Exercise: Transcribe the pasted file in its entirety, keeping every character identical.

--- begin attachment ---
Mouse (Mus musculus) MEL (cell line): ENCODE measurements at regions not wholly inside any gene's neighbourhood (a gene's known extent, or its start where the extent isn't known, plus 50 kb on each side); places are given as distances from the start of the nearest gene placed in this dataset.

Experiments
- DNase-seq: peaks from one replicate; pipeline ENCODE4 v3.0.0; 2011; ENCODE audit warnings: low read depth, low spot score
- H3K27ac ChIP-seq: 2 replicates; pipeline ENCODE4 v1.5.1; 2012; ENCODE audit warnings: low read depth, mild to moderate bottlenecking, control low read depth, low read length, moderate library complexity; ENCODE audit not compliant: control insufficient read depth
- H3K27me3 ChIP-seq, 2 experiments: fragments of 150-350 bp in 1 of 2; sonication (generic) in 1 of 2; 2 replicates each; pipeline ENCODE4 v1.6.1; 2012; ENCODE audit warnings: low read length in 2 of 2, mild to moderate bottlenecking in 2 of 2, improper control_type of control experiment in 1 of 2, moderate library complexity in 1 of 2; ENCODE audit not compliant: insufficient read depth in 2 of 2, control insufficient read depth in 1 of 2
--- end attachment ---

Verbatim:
Mouse (Mus musculus) MEL (cell line): ENCODE measurements at regions not wholly inside any gene's neighbourhood (a gene's known extent, or its start where the extent isn't known, plus 50 kb on each side); places are given as distances from the start of the nearest gene placed in this dataset.

Experiments
- DNase-seq: peaks from one replicate; pipeline ENCODE4 v3.0.0; 2011; ENCODE audit warnings: low read depth, low spot score
- H3K27ac ChIP-seq: 2 replicates; pipeline ENCODE4 v1.5.1; 2012; ENCODE audit warnings: low read depth, mild to moderate bottlenecking, control low read depth, low read length, moderate library complexity; ENCODE audit not compliant: control insufficient read depth
- H3K27me3 ChIP-seq, 2 experiments: fragments of 150-350 bp in 1 of 2; sonication (generic) in 1 of 2; 2 replicates each; pipeline ENCODE4 v1.6.1; 2012; ENCODE audit warnings: low read length in 2 of 2, mild to moderate bottlenecking in 2 of 2, improper control_type of control experiment in 1 of 2, moderate library complexity in 1 of 2; ENCODE audit not compliant: insufficient read depth in 2 of 2, control insufficient read depth in 1 of 2